Counterterrorism professionals need to have viable response plans in place. They must collect and collate intel quickly, and devise measures to protect civilians.


Terrorism encompasses a diverse range of individuals and organizations – all with their own ideologies, motives, and modus operandi. Moreover, terrorist acts require a large amount of funding and coordination, all of which requires communication.

As such, careers in counterterrorism often focus on specific aspects of terrorism to ensure that no stone is left unturned in facing these criminals.

There are a variety of involved private and public sector security organizations, as well as federal agencies such as:

  • Department of Homeland Security (DHA)
  • Federal Bureau of Investigation (FBI)
  • Central Intelligence Agency (CIA)
  • National Security Agency (NSA)
  • National Counterterrorism Center (NCTC)
  • Transportation Security Administration (TSA)

They are typically responsible for:

  • Gathering intelligence
  • Analyzing data, risks, and vulnerabilities
  • Identifying, investigating, and assessing threats
  • Developing strategies and planning a response
  • Surveilling known terrorists and terrorist organizations

As global and domestic terrorism becomes increasingly complex, these organizations need to adopt a stronger approach. As such, the following skills can be beneficial to counterterrorism professionals:

  • Strategic, creative, and critical thinking for effective, data-driven counterterrorism solutions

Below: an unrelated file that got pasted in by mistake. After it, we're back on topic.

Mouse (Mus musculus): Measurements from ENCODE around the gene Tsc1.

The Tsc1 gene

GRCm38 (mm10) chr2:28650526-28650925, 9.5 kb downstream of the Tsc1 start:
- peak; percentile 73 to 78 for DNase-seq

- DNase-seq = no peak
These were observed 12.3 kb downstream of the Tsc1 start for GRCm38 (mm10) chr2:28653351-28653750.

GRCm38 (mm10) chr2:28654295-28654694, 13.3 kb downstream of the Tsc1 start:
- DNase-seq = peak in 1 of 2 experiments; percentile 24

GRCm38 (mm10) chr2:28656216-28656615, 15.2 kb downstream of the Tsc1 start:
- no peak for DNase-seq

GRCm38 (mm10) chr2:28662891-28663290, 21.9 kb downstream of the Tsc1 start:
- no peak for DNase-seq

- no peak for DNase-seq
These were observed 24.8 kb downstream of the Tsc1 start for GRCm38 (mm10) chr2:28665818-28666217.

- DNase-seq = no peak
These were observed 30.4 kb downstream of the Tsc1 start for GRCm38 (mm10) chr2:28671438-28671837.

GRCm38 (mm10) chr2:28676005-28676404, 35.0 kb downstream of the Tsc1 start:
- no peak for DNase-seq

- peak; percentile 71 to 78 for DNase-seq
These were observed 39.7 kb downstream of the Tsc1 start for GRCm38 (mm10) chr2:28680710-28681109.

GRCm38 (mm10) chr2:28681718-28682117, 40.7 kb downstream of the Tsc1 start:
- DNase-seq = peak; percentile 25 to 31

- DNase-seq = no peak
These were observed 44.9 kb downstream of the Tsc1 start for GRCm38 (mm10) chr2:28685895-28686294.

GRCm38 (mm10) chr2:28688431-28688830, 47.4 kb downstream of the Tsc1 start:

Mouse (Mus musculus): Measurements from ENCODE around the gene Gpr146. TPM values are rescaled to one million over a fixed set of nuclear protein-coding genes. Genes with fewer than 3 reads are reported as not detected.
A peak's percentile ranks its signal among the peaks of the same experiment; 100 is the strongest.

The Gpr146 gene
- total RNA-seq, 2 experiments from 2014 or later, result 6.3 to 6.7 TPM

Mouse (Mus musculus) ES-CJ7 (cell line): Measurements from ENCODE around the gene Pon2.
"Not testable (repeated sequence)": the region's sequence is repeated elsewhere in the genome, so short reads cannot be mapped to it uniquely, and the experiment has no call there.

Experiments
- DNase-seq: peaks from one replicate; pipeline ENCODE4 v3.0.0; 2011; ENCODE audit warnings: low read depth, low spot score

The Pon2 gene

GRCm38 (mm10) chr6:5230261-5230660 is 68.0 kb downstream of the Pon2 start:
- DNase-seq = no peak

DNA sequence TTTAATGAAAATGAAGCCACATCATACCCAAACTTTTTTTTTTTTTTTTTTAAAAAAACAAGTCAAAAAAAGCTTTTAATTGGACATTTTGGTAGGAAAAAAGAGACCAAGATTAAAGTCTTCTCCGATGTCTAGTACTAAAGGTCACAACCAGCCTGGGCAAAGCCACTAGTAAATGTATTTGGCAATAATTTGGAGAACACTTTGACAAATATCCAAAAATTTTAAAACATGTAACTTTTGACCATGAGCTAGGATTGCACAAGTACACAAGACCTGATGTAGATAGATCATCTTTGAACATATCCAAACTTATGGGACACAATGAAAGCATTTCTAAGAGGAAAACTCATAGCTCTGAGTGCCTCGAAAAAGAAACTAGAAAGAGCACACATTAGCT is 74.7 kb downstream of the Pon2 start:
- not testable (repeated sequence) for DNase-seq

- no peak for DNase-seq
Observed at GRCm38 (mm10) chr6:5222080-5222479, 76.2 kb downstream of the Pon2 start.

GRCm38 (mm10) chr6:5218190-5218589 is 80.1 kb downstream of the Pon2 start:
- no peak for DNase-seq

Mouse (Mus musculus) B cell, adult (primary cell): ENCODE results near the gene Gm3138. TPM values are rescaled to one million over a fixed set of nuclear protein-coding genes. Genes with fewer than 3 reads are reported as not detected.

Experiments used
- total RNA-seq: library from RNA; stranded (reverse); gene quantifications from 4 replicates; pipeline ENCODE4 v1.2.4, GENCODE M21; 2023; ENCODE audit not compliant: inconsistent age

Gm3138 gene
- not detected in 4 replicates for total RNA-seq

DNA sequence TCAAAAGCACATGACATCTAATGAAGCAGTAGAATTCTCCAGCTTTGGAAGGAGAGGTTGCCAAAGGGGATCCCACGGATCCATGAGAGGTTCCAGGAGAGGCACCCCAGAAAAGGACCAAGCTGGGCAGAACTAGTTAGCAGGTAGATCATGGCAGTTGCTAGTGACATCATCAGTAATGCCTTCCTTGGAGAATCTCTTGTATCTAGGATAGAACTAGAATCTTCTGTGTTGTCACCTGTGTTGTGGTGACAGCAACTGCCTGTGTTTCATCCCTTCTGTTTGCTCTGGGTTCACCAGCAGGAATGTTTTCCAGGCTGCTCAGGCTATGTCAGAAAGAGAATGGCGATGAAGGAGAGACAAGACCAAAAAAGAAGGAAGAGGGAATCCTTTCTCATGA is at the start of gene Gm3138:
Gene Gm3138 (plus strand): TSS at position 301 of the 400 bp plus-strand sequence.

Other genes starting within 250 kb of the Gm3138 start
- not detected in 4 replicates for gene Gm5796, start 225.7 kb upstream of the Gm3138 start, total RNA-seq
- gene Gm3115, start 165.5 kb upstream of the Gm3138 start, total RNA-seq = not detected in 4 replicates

• Strong oral and written communication for efficient information sharing and coordination efforts with other professionals
  • Problem-solving and decision-making capabilities to overcome strategic challenges under strenuous circumstances
  • Perceptiveness to better understand and predict terrorist behavior and adopt new strategies to fight against terrorism

Do you enjoy working in an exciting and ever-changing environment? Are you in possession of the necessary skills and have a passion for justice? Then a career in counterterrorism may be for you.

Counterterrorism degrees focus on a broad range of majors, including political science, international relations, criminal justice, national security, strategic intelligence, and foreign policy. There is an increase in academic writing about counterterrorism as well. Let’s explore the options for finding a suitable degree in this quickly-expanding field.

Career options

Counterterrorism careers fall under 2 primary categories: delineated by being within the public or private sectors. As such, career openings often stipulate different educational level requirements from high school diploma to doctoral degree – depending on the agency, the responsibilities of the position, and the preference for work experience over academic qualifications. .